Brand Reversal

“Bacon is health food” will never fly, but “pork, the other white meat” did pretty well.

Brands are assigned by the market unless you force the market to think and feel what you want them to. Before 1987, it was common wisdom that eating pigs was bad for the body, and not just from uneducated cooks serving up sides of trichinosis. Bacon was evil and even pork chops were off everybody’s diet, regardless of a lack of religious law. This was bad for pig farmers as an increasingly health-conscious America was jogging with Jim Fix and rediscovering vegetables. Even ranchers were winning as they promoted leaner cuts of meat and mom discovered how to trim the fat we used to grill and swallow.

pork-campaign-branding-reversalSwine sellers fought back by launching the “Pork, the other white meat” marketing campaign to change the pig’s brand image. Pork prices rose, sales jumped 20%, and American’s have adopted swine as a dietary staple.

What happened is a brand reversal campaign, one of the trickiest marketing chores imaginable. When the market has decided what they believe about your product, reversing their beliefs is slightly more difficult than realigning planets. But it is possible, as pigs can attest. There are some key ingredients in the recipe:

Connect to the opposite: Poultry, considered low fat and healthy, was the white meat. Chaining pig flesh to chick breasts was the first step.

Make the prospect of discover exciting: The National Pork Board also ran campaigns like “Taste What’s Next” and “The Other White Meat. Don’t be blah.” Pulling down disbelief is not enough … you have to add motivation to explore the new truth.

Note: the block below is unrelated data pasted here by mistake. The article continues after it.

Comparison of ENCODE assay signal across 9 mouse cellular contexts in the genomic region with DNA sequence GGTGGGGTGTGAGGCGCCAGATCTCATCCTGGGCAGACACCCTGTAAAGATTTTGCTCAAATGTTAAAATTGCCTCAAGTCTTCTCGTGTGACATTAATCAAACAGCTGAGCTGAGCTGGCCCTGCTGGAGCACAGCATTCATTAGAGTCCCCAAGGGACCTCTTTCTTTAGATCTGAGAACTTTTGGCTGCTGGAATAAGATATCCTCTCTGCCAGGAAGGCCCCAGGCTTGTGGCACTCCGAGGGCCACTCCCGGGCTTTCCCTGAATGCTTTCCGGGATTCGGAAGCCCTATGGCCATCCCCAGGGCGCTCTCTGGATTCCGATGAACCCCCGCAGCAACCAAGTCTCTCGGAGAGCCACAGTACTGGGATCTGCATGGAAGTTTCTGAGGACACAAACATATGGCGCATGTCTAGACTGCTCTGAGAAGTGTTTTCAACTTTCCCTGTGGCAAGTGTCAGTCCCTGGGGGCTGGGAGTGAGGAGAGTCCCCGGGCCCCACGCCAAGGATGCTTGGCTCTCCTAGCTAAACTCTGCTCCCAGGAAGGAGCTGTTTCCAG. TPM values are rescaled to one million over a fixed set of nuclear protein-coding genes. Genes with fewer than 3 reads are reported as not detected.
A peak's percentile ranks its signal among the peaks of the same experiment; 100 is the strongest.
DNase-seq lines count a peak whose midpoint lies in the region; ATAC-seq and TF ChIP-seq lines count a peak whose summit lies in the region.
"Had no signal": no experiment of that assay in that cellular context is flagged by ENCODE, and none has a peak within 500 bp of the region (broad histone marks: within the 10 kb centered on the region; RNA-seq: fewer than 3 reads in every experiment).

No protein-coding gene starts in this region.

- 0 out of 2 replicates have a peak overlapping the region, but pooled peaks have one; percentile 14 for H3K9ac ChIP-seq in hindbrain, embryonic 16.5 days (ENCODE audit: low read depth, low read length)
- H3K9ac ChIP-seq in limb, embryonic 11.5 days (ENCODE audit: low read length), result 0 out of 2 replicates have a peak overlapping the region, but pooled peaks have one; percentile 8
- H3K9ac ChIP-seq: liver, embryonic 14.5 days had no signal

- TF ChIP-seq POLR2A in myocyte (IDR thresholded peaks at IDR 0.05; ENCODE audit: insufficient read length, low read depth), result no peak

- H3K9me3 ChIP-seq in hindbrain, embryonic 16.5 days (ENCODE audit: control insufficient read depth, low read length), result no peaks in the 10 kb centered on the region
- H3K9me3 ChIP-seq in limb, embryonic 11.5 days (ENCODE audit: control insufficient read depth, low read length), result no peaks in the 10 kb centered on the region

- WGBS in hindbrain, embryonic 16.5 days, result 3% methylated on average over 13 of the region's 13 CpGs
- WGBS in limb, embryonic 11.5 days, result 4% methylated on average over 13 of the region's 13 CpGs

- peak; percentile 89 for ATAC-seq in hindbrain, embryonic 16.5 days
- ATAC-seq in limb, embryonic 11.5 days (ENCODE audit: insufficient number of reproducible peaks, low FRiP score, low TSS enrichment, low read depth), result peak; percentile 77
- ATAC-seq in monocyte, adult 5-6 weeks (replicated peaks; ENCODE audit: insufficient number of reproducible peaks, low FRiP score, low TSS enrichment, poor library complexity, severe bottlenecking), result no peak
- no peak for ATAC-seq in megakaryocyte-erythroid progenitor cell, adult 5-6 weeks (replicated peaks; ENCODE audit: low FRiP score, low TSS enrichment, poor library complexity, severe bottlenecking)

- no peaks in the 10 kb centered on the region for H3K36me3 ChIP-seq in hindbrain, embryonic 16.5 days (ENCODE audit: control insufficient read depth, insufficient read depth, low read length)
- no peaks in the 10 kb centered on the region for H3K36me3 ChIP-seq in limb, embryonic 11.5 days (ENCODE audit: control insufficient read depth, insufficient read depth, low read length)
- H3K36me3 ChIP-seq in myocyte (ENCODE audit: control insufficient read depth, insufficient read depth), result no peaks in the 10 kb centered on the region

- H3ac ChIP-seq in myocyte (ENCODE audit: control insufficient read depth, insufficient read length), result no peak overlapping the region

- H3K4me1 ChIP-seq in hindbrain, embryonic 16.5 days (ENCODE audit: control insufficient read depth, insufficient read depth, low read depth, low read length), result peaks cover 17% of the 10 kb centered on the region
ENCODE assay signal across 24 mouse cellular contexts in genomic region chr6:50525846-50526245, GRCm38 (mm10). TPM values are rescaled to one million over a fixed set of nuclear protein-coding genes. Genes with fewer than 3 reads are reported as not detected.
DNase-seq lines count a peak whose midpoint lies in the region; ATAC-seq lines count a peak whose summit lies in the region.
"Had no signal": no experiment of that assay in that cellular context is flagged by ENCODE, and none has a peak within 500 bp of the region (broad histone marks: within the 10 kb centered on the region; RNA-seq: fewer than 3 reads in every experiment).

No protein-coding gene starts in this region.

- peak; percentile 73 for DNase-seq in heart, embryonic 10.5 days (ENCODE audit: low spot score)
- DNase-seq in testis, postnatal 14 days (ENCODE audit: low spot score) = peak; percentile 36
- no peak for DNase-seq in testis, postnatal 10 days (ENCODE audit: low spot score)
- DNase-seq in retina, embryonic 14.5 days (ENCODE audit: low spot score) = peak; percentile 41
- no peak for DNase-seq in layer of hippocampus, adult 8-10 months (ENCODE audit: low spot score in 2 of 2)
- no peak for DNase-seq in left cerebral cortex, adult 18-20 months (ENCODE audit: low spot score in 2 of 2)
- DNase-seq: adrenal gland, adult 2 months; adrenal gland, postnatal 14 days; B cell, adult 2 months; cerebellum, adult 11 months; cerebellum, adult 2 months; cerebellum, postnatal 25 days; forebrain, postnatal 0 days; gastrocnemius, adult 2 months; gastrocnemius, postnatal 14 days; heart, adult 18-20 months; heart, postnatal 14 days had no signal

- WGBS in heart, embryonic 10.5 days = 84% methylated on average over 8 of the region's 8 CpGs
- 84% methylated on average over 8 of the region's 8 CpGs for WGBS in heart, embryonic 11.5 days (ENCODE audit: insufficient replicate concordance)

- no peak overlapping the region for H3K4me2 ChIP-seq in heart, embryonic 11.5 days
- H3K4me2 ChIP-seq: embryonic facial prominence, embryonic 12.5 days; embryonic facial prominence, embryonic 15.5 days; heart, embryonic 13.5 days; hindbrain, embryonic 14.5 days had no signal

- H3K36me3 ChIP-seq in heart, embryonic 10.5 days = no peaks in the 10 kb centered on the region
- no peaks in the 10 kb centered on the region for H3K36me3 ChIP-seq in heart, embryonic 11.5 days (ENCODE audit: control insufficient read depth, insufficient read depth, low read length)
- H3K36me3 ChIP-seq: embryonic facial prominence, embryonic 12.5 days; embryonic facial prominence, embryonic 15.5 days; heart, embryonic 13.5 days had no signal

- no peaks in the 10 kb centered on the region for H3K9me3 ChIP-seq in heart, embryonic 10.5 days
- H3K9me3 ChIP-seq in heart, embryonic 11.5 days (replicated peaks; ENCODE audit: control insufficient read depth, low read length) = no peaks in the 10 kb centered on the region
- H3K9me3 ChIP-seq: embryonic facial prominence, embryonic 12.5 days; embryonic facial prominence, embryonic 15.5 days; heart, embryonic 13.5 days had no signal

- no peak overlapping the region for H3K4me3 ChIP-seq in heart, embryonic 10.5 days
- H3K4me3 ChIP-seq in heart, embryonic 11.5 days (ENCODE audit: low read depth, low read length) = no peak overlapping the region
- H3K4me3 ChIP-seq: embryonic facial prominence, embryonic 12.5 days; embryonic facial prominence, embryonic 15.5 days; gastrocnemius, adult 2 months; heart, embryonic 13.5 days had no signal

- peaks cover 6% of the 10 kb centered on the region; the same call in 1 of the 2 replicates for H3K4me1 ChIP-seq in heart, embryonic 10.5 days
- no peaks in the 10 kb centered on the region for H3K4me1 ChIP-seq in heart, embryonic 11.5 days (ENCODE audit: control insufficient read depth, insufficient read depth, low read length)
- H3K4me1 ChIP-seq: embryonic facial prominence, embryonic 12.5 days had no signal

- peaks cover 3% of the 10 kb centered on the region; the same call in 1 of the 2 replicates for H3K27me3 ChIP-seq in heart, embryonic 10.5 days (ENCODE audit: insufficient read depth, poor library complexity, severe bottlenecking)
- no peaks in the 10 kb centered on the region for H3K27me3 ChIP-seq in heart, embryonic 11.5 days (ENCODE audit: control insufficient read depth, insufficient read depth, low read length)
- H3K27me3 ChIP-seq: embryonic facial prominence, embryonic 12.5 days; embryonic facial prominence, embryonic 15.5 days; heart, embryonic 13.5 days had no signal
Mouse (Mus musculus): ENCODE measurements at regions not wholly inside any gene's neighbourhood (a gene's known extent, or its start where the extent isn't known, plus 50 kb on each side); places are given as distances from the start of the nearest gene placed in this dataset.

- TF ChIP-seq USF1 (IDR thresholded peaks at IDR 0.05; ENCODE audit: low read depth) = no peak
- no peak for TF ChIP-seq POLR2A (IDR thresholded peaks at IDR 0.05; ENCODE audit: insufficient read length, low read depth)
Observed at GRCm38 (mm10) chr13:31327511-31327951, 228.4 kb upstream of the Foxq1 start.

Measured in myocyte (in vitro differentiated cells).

Back the action: With mom now examining lily white pork chops in the butcher case, she needed to know what to do with it. Matching their discovery messaging, the National Pork Board offered up recipes (exotic for Americans at that time) like pork cordon bleu, kabobs, pork à l’orange and orange glazed pork tenderloin (yum!).

Where brand reversal campaigns fail is by attempting just the first bit. When Jerry Seinfeld was at the height of his television popularity, Microsoft hired him (for a freight car filled with cash) to make Microsoft look cool. This was doomed to fail even before they let Bill Gates – the poster child for geekdom – walk onto the set and film a commercial with Jerry. In an attempt to battle Apple, Microsoft tried to out-hip Steve Jobs, and only managed to break their corporate hip. Similar situation exist in the world of top rated pheromone colognes and perfumes, companies have tried to market to men and ended up selling out to women. Curious how the world reacts in reality vs our projections, we are so rarely absolutely correct.

Challenging market perception is just the start. You must:

  1. Make the claim
  2. Tie it to something more acceptable
  3. Provide proof points
  4. Provide incentive to explore

Also, plan on spending some money because people don’t instantly believe the opposite. Now, if you will excuse me, this former cattleman has a couple of pork chops marinating and ready for the grill.


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